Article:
The “docile body” as conceived by Foucault is a person who, as a result of disciplinary power is molded into someone who does exactly what they are supposed to in exactly the way they are supposed to. This concept of a docile, malleable, body is applied originally to that of soldiers, where Foucault describes training exercises in which soldiers are instructed not only of what actions to perform, but the exact manner in which they must perform them. However, moving forward in his explanation, the concept of “docile bodies” is then expanded to apply to all people in a variety of institutional settings. Foucault, in his chapter “The means of correct training,” suggests three means of production of these sorts of bodies. He explains these as hierarchical observation, normalizing judgment, and examination.

The first mode of producing “docile bodies” described by Foucault is that of hierarchical observation. Foucault discusses the way that institutional spaces have evolved to allow for more visibility and observation of those inside them. He discusses how we have moved from “the old simple schema of confinement and enclosure- thick walls, a heavy gate” and have replaced these instead with architecture characterized by “filled and empty spaces, passages and transparencies” (Foucault, 1975, p. 172). This allows for the constant possibility of viewing and surveillance, particularly by those in hierarchical positions of power.

Foucault’s conception of hierarchical observation is tied to Jeremy Bentham’s creation of the Panopticon. The Panopticon is a large structure in the middle of a prison, which features unobstructed views into every cell, allowing for guards to watch any prisoner they choose at any time they choose. What is arguably most important about the Panopticon, however, is that prisoners are not able to see into it and therefore cannot see when a guard is on the stand or when they are not present. The result of the Panopticon is that, whether or not prisoners are actually being watched, they feel as though they are.

This creates an environment that requires constant self-governance and right action, which applies not only to the prison, but a variety of institutions, such as hospitals, mental institutions and schools. In the example of schools, Foucault describes how a teacher is situated on a slightly elevated level, allowing an unobstructed view of every student. This allows them to monitor any student at any given time, without warning or the knowledge of the student, just like in the prison. And just like in the prison, it creates an environment where students are required to constantly act rightly, fulfilling this role as a “docile body,” because there is always the possibility that they are being viewed.

This hierarchical observation, however, is only one of the ways in which Foucault explains how people are turned into “docile bodies.” The next way he suggests is through what he calls, “normalizing judgment.” This is the act of ranking people and hierarchizing “the ‘good’ and the ‘bad’ subjects in relation to one another” (Foucault, 1975, p. 181). This means that people are no longer judged simply on whether or not they meet requirements, but how well they compare to those around them. By judging people in terms of their hierarchical relationships to others it measures people in a way that prescribes value to them, rather than simply expressing their abilities as passing or failing to pass a predetermined level.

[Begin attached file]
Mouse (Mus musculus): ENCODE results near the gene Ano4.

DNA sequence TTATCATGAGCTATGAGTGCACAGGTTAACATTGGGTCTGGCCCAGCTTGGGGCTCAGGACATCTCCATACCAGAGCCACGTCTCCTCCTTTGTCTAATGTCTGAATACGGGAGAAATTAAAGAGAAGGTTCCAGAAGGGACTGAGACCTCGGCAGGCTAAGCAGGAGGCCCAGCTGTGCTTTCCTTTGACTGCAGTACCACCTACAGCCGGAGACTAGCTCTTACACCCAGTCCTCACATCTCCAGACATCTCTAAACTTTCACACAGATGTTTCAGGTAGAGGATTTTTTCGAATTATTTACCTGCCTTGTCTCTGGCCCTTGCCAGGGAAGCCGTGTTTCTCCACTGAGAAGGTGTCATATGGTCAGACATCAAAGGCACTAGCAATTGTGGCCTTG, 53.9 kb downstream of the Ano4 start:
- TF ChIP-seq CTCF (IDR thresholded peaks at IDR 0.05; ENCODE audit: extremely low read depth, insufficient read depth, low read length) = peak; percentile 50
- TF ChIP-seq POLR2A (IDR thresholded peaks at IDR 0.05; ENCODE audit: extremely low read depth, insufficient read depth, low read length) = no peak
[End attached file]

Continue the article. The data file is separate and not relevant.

This leads to people to not only perform in ways that are “acceptable” but to perform tasks at the highest level, being the “best” at what the institution asks of them. They do this partially in order to reap any benefits associated with being at the top of this hierarchy, but also, even moreso, out of fear of being ostracized for being comparatively worse than those around them at a given task. This constant value judgment reinforces a person’s need to act as a “docile body” because they and their actions are described as “good” or “bad” rather than simply “acceptable” or “unacceptable.”

Finally, Foucault describes the process of examination in the construction of “docile bodies.” Examination, according to Foucault’s conception, is the combination of the prior two methods of creating docility in people. Examination involves the detailed recording of each individual person by institutions. This could be a gradebook in a school or a medical chart in a hospital or any other sort of institutional record of a person’s behaviors or traits- positive or negative. It is “to be looked at, observed, described in detail, followed from day to day by an uninterrupted writing” (Foucault, 1975, p. 191).

It is the detailed description of every person that forms from constantly being in view, and constant judgment in terms of value. This constant, inescapable, recording turns people into “cases” to be judged and therefore requires people to constantly self govern, constantly acting as “docile bodies” in order to escape the possibility of being perceived as deviant or “lesser-than” the rest. The creation of “docile bodies” therefore, is not done through a “top-down” power dynamic, but rather, through the power dynamics that work throughout the whole of society, reinforced through every member, not just those traditionally conceived as powerful.

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